Worried You’ll Have a Disappointing Book Launch? Meet LynDee Walker, Antidote (Includes Book Giveaway)

LynDee WalkerYou know that advice about how to boil a frog? When I agreed to host today’s guest for a mini-interview, I had no idea I  was marinating in already-steaming water, nor that she’d be the one to turn off the stove. Specifically, having watched a number of friends launch first books, these were my beliefs about the experience:

  1. Book debuts are a lot of work and leave authors feeling ignored or overwhelmed. Nobody describes them as “fun” or the fulfillment of a dream.
  2. Nice people don’t get ahead.
  3. It’s almost impossible to stand out in a crowded marketplace.

Kind of pessimistic, right? Well Meet LynDee Walker, total sweetie, and Jan’s literary myth-buster for taking every one of the above points and demonstrating their untruth.

For instance, LynDee was grateful and happy before Front Page Fatality took off–a trajectory begun in its first week. (On Amazon, #7 in Books> Literature and Fiction> Humor as of the time of me writing this post.) In this Q & A, I think you’ll get a sense of personality and perhaps why she’s done so well.

Here’s her book’s official blurb:

Crime reporter Nichelle Clarke’s days can flip from macabre to comical with a beep of her police scanner. Then an ordinary accident story turns extraordinary when evidence goes missing, a prosecutor vanishes, and a sexy Mafia boss shows up with the headline tip of a lifetime. As Nichelle gets closer to the truth, her story gets more dangerous. Armed with a notebook, a hunch, and her favorite stilettos, Nichelle races to splash these shady dealings across the front page before this deadline becomes her last.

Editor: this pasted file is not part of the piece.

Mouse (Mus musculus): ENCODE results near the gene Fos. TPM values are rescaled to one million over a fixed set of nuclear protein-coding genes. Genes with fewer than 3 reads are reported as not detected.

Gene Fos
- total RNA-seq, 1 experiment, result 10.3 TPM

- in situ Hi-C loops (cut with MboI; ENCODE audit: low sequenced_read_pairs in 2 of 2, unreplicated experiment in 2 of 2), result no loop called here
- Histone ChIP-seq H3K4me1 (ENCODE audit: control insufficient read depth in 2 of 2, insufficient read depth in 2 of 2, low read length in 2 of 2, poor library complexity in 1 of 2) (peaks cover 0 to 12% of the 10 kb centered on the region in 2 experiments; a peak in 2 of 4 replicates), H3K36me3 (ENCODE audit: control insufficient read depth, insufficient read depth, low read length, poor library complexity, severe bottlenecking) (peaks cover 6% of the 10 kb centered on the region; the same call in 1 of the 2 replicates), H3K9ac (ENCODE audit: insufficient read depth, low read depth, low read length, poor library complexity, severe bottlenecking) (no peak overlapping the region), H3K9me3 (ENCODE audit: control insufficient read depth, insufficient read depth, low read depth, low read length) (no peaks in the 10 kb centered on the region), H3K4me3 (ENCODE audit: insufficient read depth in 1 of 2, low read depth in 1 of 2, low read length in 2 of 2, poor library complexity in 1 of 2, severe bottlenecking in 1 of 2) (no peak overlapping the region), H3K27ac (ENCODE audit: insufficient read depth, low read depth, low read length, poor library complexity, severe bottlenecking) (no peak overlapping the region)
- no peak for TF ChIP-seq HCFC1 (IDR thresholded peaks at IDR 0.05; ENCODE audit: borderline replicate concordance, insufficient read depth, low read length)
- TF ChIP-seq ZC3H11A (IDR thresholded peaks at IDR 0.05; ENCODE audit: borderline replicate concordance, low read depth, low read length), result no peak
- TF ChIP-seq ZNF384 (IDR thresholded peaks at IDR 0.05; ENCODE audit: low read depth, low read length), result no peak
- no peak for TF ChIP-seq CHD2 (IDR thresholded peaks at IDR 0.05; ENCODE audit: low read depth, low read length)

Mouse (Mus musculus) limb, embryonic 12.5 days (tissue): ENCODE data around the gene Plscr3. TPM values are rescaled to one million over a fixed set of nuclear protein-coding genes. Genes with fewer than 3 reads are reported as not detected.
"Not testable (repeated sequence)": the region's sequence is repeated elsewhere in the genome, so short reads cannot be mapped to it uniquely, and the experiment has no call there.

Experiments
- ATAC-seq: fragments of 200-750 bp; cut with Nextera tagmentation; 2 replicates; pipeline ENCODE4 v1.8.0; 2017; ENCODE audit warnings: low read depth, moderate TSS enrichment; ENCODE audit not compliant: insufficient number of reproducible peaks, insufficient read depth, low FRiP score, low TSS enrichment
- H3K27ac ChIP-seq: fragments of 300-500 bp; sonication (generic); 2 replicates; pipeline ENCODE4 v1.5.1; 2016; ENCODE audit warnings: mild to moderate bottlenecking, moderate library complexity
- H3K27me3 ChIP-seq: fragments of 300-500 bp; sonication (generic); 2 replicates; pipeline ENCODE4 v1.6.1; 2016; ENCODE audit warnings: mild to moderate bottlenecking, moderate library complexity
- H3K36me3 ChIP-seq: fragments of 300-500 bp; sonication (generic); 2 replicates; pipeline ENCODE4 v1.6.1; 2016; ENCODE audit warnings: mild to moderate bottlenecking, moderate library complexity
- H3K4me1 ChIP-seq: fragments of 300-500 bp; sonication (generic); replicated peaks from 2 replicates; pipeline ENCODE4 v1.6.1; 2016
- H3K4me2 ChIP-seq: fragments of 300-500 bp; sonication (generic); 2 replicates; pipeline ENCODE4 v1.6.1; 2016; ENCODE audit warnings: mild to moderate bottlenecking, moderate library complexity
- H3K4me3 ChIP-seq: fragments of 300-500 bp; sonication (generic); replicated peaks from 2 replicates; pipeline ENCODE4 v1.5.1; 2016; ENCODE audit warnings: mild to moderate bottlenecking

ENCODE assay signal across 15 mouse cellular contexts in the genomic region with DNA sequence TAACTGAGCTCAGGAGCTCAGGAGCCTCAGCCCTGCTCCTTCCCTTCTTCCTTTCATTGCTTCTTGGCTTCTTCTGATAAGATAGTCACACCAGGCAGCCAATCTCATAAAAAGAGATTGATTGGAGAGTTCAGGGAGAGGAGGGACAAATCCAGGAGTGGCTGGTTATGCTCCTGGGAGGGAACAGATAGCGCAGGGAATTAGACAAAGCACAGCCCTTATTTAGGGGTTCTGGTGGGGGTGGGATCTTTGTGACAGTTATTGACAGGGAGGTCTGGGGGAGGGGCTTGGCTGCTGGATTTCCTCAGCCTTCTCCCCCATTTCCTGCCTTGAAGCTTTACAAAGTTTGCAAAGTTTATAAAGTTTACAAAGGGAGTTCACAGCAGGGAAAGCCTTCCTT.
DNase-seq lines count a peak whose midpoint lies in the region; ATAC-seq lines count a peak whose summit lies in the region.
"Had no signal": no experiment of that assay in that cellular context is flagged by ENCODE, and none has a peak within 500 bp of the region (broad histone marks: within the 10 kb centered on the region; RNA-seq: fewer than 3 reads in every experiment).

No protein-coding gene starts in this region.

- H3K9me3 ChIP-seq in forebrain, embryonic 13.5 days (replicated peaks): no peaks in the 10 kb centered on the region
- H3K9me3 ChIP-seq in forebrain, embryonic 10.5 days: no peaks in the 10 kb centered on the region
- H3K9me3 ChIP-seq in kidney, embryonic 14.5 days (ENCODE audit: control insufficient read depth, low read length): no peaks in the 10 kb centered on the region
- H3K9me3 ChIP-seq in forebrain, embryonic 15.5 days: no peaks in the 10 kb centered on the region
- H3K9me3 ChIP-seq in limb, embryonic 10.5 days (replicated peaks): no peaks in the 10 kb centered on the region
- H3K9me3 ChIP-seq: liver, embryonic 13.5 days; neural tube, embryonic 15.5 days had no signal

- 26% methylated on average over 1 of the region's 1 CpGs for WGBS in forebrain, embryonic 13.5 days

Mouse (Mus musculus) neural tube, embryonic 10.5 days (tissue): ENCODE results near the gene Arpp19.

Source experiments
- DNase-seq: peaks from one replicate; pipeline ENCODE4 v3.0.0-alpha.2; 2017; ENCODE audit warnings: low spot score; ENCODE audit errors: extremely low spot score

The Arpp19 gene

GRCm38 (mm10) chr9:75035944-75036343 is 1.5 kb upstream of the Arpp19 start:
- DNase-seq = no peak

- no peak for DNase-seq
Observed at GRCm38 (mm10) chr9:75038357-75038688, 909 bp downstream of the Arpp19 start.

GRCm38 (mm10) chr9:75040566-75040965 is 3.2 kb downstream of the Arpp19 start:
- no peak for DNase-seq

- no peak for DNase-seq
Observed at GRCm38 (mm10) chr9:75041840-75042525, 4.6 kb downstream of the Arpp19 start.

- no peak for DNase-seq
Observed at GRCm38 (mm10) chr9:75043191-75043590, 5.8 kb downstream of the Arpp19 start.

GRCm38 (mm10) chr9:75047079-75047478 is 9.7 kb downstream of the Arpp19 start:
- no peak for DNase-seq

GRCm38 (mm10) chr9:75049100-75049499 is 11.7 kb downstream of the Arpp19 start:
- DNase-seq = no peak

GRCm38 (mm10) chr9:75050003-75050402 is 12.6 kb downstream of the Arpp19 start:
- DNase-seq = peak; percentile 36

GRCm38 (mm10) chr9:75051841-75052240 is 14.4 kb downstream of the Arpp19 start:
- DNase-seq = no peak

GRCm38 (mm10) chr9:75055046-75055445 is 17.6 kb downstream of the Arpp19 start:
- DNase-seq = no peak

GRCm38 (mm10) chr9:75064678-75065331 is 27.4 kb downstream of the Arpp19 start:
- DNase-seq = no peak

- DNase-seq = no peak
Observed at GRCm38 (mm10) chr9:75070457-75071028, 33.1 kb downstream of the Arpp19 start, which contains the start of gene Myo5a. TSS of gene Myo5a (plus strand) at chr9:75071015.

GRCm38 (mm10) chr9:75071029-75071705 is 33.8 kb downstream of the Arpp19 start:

And LynDee’s official bio:

LynDee Walker grew up in the land of stifling heat and amazing food most people call Texas, and wanted to be Lois Lane pretty much from the time she could say the words “press conference.” An award-winning journalist, she traded cops and deadlines for burp cloths and onesies when her oldest child was born. Writing the Headlines in Heels mysteries gives her the best of both worlds. When not writing or reading, LynDee is usually wrangling children, eating barbecue or enchiladas, or trying to walk off said barbecue and enchiladas. She and her family live in Richmond, Virginia.  You can visit her online at www.lyndeewalker.com.

Jan: Welcome, LynDee

LynDee: Thanks so much for having me, Jan! I have loved your interviews for years and am honored and excited to be here!

Jan: You share a journalism background with your book’s main character, and it made me wonder about your inspiration for certain plot elements. Did you cope with backstabbing colleagues, sexy mob informants, or situations where your own life was in jeopardy?

FPF front coverLynDee: Not the way Nichelle does! I think in every work situation (at least almost every one I’ve ever been in) there’s that one person who seems to get under your skin, so Shelby was a natural outgrowth of that. Sexy mob informants would have been fun, but alas, I’ve never run across one. I’ve never had anyone threaten my life, either, but I was threatened with arrest once, and another time heard through the department grapevine that I was quite the topic of conversation in a staff meeting at a large law enforcement agency. Not in a good way. The phrase I heard was “this reporter is an evil faction rising from the East to wreak havoc, like in the Bible.” That’s the sort of quote that sticks with you. I’ve never been sure which “East” I was supposed to hail from.

In contrast with the infotainment which passes for journalism these days, it strikes me that Nichelle’s ethical code and empathy seem rather old-fashioned. (Meant in a complimentary sense.) She’s after a story, but on occasion will function at the level of first responder. I have two questions related to this.